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Title: New insights into RAS biology reinvigorate interest in mathematical modeling of RAS signaling

Abstract

RAS is the most frequently mutated gene across human cancers, but developing inhibitors of mutant RAS has proven to be challenging. Given the difficulties of targeting RAS directly, drugs that impact the other components of pathways where mutant RAS operates may potentially be effective. However, the system-level features, including different localizations of RAS isoforms, competition between downstream effectors, and interlocking feedback and feed-forward loops, must be understood to fully grasp the opportunities and limitations of inhibiting specific targets. Mathematical modeling can help us discern the system-level impacts of these features in normal and cancer cells. New technologies enable the acquisition of experimental data that will facilitate development of realistic models of oncogenic RAS behavior. In light of the wealth of empirical data accumulated over decades of study and the advancement of experimental methods for gathering new data, modelers now have the opportunity to advance progress toward realization of targeted treatment for mutant RAS-driven cancers.

Authors:
 [1];  [2];  [3];  [4];  [2]
  1. Los Alamos National Lab. (LANL), Los Alamos, NM (United States)
  2. Univ. College Dublin (United Kingdom)
  3. Northern Arizona Univ., Flagstaff, AZ (United States)
  4. Los Alamos National Lab. (LANL), Los Alamos, NM (United States); Univ. of New Mexico Comprehensive Cancer Center, Albuquerque, NM (United States)
Publication Date:
Research Org.:
Los Alamos National Lab. (LANL), Los Alamos, NM (United States)
Sponsoring Org.:
USDOE
OSTI Identifier:
1425769
Report Number(s):
LA-UR-17-31291
Journal ID: ISSN 1044-579X
Grant/Contract Number:  
AC52-06NA25396
Resource Type:
Accepted Manuscript
Journal Name:
Seminars in Cancer Biology
Additional Journal Information:
Journal Volume: 54; Journal ID: ISSN 1044-579X
Publisher:
Elsevier
Country of Publication:
United States
Language:
English
Subject:
59 BASIC BIOLOGICAL SCIENCES; Biological Science; RAS; ERK cascade; Mechanistic modeling; Mathematical modeling; Systems biology

Citation Formats

Erickson, Keesha E., Rukhlenko, Oleksii S., Posner, Richard G., Hlavacek, William S., and Kholodenko, Boris N. New insights into RAS biology reinvigorate interest in mathematical modeling of RAS signaling. United States: N. p., 2018. Web. doi:10.1016/j.semcancer.2018.02.008.
Erickson, Keesha E., Rukhlenko, Oleksii S., Posner, Richard G., Hlavacek, William S., & Kholodenko, Boris N. New insights into RAS biology reinvigorate interest in mathematical modeling of RAS signaling. United States. doi:10.1016/j.semcancer.2018.02.008.
Erickson, Keesha E., Rukhlenko, Oleksii S., Posner, Richard G., Hlavacek, William S., and Kholodenko, Boris N. Mon . "New insights into RAS biology reinvigorate interest in mathematical modeling of RAS signaling". United States. doi:10.1016/j.semcancer.2018.02.008. https://www.osti.gov/servlets/purl/1425769.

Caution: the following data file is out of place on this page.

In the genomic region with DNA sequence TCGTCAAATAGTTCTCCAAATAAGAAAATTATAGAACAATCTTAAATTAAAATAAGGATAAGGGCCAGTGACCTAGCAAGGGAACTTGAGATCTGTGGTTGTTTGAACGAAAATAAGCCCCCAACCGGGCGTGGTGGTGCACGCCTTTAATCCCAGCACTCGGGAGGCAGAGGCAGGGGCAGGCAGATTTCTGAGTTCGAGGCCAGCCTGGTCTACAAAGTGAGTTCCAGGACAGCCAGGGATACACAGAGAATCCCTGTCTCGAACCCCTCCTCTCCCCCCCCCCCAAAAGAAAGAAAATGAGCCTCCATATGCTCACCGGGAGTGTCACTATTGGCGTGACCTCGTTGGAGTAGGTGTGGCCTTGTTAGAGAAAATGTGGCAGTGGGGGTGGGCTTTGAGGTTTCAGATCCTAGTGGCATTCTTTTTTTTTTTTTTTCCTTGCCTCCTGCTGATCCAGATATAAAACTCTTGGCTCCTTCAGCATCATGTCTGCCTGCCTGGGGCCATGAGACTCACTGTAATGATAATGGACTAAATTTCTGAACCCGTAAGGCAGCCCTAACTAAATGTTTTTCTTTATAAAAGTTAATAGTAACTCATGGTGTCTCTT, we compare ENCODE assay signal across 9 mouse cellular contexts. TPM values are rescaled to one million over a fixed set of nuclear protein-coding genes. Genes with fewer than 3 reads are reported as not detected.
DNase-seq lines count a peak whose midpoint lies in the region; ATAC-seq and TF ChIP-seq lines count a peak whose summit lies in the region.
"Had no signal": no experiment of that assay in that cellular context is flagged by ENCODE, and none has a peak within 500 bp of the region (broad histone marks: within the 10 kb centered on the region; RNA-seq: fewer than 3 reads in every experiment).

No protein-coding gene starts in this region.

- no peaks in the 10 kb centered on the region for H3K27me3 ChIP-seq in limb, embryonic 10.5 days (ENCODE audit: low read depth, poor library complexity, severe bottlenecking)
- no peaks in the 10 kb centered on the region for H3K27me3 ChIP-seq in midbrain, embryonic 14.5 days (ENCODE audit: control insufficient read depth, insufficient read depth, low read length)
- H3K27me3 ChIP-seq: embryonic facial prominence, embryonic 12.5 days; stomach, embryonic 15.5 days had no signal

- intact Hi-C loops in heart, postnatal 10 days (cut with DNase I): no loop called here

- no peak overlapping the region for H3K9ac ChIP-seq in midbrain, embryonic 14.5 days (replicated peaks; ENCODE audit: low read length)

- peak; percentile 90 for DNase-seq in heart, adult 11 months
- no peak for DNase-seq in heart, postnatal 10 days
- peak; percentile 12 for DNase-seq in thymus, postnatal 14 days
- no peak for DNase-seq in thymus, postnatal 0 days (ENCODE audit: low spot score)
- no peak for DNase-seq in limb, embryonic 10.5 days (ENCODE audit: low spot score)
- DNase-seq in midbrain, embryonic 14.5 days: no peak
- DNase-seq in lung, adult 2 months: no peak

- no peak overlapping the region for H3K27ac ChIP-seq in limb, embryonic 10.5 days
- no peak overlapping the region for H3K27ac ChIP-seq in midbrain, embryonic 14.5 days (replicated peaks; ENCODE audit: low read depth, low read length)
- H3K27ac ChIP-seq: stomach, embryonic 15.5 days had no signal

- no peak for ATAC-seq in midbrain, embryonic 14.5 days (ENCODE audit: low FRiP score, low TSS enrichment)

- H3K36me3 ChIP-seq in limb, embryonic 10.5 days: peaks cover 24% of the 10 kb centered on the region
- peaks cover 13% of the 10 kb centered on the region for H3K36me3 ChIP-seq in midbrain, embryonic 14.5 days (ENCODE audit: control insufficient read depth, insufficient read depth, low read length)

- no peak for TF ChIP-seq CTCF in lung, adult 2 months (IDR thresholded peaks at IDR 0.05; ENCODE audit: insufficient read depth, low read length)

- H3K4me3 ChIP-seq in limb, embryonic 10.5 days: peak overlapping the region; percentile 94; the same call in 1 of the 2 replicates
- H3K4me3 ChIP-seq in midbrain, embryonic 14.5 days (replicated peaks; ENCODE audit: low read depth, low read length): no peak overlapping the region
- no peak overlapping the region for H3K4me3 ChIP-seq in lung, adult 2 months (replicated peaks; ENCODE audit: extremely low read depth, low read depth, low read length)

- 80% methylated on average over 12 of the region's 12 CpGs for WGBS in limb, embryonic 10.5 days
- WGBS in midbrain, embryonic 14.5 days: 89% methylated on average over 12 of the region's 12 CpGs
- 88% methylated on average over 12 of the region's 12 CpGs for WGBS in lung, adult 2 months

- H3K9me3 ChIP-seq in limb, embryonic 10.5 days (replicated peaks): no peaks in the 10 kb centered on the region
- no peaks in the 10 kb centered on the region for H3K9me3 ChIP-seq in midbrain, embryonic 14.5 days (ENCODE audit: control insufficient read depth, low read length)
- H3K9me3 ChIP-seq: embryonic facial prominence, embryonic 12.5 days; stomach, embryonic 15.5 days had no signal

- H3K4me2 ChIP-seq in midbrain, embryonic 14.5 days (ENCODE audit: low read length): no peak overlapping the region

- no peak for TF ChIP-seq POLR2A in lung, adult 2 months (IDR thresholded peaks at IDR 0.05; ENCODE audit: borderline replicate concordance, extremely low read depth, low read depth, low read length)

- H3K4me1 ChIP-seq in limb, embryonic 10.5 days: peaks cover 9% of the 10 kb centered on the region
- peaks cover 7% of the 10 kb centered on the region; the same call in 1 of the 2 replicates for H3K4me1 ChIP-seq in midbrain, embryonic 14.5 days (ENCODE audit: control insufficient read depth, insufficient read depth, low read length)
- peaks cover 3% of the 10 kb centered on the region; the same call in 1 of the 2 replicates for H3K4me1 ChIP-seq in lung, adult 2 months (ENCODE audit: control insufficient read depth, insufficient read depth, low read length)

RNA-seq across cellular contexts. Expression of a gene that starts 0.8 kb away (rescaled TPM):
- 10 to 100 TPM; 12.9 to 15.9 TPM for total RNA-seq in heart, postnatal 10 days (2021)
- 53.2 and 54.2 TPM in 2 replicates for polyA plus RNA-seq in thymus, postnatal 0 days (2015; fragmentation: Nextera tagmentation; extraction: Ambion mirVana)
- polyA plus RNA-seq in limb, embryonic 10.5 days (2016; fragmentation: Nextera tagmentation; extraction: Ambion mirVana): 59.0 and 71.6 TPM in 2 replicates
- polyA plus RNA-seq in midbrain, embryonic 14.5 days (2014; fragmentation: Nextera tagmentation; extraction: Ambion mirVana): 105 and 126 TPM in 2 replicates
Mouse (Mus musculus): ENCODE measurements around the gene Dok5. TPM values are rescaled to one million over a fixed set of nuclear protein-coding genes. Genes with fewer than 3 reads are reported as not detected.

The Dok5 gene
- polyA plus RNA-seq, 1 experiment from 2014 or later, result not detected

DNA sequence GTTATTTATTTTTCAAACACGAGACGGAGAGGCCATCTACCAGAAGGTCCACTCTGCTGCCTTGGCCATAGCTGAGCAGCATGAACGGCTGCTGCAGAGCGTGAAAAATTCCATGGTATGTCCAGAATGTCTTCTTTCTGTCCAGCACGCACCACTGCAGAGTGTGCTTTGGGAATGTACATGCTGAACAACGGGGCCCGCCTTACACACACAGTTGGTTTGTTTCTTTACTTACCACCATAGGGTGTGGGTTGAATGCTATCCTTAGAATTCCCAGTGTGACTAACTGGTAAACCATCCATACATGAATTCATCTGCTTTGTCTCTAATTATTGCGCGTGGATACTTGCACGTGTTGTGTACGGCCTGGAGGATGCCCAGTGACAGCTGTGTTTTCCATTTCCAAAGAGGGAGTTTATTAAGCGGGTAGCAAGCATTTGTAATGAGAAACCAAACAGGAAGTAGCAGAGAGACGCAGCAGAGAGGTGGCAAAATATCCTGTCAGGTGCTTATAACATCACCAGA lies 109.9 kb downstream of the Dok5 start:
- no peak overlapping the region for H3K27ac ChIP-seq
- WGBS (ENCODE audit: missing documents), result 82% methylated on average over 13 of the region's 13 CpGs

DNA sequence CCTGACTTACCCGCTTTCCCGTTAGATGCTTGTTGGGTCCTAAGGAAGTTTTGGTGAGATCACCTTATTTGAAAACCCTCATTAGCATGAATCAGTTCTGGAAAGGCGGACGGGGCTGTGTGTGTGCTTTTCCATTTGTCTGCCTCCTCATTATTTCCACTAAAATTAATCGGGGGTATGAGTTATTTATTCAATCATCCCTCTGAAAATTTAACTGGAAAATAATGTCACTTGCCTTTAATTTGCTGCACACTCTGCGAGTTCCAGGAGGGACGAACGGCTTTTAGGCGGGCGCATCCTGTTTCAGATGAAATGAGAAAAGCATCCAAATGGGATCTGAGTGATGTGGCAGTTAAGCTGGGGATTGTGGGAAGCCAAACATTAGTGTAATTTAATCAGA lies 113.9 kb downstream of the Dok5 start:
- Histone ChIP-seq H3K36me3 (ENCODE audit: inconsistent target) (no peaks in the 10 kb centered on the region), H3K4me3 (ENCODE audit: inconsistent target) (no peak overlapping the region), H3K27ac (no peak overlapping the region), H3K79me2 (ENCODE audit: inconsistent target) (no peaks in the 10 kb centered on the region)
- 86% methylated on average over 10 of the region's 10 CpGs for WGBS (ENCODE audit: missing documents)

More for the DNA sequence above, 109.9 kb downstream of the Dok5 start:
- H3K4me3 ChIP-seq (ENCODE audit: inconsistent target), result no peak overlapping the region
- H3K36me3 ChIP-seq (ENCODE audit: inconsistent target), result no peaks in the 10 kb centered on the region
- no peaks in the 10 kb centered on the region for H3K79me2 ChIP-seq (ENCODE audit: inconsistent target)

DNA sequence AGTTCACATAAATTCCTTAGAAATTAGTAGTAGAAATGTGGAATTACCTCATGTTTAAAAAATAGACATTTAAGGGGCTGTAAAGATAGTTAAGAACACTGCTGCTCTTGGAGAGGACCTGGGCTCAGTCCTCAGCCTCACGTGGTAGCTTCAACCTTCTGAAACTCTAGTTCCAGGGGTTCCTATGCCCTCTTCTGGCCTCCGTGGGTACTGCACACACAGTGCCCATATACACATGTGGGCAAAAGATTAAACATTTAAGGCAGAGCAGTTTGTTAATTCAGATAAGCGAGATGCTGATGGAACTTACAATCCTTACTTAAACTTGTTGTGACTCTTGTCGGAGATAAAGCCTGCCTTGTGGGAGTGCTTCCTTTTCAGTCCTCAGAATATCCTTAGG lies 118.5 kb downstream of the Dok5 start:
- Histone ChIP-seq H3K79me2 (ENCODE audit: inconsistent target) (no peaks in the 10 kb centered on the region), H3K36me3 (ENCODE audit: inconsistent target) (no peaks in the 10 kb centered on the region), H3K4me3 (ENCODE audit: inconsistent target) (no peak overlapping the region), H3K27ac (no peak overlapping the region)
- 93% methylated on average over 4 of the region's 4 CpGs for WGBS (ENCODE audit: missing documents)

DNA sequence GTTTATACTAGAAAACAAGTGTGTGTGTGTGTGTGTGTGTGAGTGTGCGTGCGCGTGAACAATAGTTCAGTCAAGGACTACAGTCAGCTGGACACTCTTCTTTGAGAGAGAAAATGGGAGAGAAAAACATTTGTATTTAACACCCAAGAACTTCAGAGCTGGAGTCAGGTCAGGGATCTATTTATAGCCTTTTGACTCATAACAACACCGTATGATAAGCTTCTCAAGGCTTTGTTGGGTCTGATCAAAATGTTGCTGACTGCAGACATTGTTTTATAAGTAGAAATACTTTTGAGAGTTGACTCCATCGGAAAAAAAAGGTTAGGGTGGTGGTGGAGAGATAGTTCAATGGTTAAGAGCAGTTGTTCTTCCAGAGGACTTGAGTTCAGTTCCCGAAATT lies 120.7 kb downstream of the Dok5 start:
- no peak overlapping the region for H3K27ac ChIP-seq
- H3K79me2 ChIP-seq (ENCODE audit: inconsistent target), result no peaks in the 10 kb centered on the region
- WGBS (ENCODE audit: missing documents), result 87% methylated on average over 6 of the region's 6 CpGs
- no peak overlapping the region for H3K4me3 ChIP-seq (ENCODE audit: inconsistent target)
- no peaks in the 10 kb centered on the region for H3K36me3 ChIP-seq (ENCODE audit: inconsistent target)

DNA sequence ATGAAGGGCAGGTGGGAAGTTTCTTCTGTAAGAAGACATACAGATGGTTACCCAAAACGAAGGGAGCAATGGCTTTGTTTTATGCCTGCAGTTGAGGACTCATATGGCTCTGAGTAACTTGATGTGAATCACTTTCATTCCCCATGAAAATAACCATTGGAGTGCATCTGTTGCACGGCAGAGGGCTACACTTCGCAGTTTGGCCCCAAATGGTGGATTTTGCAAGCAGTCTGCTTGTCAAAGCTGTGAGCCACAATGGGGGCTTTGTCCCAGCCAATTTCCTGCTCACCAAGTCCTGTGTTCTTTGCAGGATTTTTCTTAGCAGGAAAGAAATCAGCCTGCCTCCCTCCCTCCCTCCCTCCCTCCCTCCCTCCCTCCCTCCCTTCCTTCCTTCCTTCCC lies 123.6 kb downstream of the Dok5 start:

@article{osti_1425769,
title = {New insights into RAS biology reinvigorate interest in mathematical modeling of RAS signaling},
author = {Erickson, Keesha E. and Rukhlenko, Oleksii S. and Posner, Richard G. and Hlavacek, William S. and Kholodenko, Boris N.},
abstractNote = {RAS is the most frequently mutated gene across human cancers, but developing inhibitors of mutant RAS has proven to be challenging. Given the difficulties of targeting RAS directly, drugs that impact the other components of pathways where mutant RAS operates may potentially be effective. However, the system-level features, including different localizations of RAS isoforms, competition between downstream effectors, and interlocking feedback and feed-forward loops, must be understood to fully grasp the opportunities and limitations of inhibiting specific targets. Mathematical modeling can help us discern the system-level impacts of these features in normal and cancer cells. New technologies enable the acquisition of experimental data that will facilitate development of realistic models of oncogenic RAS behavior. In light of the wealth of empirical data accumulated over decades of study and the advancement of experimental methods for gathering new data, modelers now have the opportunity to advance progress toward realization of targeted treatment for mutant RAS-driven cancers.},
doi = {10.1016/j.semcancer.2018.02.008},
journal = {Seminars in Cancer Biology},
number = ,
volume = 54,
place = {United States},
year = {2018},
month = {3}
}

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Cited by: 3 works
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Figures / Tables:

Figure 1 Figure 1: The RAS activation cycle. RAS can bind either GTP or GDP, and is active when bound to GTP. In the active configuration, it is able to interact with downstream effectors. RAS activation/deactivation can occur through multiple processes. Processes of interest are labeled with circled numbers: 1 shows freemore » nucleotide exchange, 2 describes RAS-catalyzed hydrolysis of GTP to GDP, 3 depicts GTP hydrolysis stimulated by GAP, and 4 is GEF-induced GDP release from RAS to facilitate GTP binding. Rate constants for each step are labeled; variable names correspond to those in Table 1.« less

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Figures/Tables have been extracted from DOE-funded journal article accepted manuscripts.